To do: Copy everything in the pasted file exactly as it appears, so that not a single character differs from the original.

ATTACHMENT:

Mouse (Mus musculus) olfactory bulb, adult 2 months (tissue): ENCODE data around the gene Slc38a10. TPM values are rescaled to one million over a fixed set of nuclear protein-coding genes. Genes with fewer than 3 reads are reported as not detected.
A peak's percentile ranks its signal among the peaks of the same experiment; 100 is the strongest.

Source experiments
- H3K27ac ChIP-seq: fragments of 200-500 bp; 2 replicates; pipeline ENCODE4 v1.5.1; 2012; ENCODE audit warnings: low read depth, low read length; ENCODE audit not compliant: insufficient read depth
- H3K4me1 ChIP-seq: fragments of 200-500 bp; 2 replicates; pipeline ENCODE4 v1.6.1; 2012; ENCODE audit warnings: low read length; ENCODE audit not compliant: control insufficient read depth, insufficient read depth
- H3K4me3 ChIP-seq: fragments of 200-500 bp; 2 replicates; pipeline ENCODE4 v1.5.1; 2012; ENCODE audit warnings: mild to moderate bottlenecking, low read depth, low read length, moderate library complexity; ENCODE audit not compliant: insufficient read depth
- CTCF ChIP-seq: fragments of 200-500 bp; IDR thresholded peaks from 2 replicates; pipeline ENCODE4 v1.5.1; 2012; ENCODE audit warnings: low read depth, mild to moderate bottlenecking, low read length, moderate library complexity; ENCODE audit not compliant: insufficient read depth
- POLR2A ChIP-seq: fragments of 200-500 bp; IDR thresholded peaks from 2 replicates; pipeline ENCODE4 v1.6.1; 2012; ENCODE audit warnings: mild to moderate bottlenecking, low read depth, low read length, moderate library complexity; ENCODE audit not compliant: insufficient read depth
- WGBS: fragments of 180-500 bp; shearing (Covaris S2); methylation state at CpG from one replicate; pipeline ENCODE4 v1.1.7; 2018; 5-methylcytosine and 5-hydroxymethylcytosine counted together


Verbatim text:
Mouse (Mus musculus) olfactory bulb, adult 2 months (tissue): ENCODE data around the gene Slc38a10. TPM values are rescaled to one million over a fixed set of nuclear protein-coding genes. Genes with fewer than 3 reads are reported as not detected.
A peak's percentile ranks its signal among the peaks of the same experiment; 100 is the strongest.

Source experiments
- H3K27ac ChIP-seq: fragments of 200-500 bp; 2 replicates; pipeline ENCODE4 v1.5.1; 2012; ENCODE audit warnings: low read depth, low read length; ENCODE audit not compliant: insufficient read depth
- H3K4me1 ChIP-seq: fragments of 200-500 bp; 2 replicates; pipeline ENCODE4 v1.6.1; 2012; ENCODE audit warnings: low read length; ENCODE audit not compliant: control insufficient read depth, insufficient read depth
- H3K4me3 ChIP-seq: fragments of 200-500 bp; 2 replicates; pipeline ENCODE4 v1.5.1; 2012; ENCODE audit warnings: mild to moderate bottlenecking, low read depth, low read length, moderate library complexity; ENCODE audit not compliant: insufficient read depth
- CTCF ChIP-seq: fragments of 200-500 bp; IDR thresholded peaks from 2 replicates; pipeline ENCODE4 v1.5.1; 2012; ENCODE audit warnings: low read depth, mild to moderate bottlenecking, low read length, moderate library complexity; ENCODE audit not compliant: insufficient read depth
- POLR2A ChIP-seq: fragments of 200-500 bp; IDR thresholded peaks from 2 replicates; pipeline ENCODE4 v1.6.1; 2012; ENCODE audit warnings: mild to moderate bottlenecking, low read depth, low read length, moderate library complexity; ENCODE audit not compliant: insufficient read depth
- WGBS: fragments of 180-500 bp; shearing (Covaris S2); methylation state at CpG from one replicate; pipeline ENCODE4 v1.1.7; 2018; 5-methylcytosine and 5-hydroxymethylcytosine counted together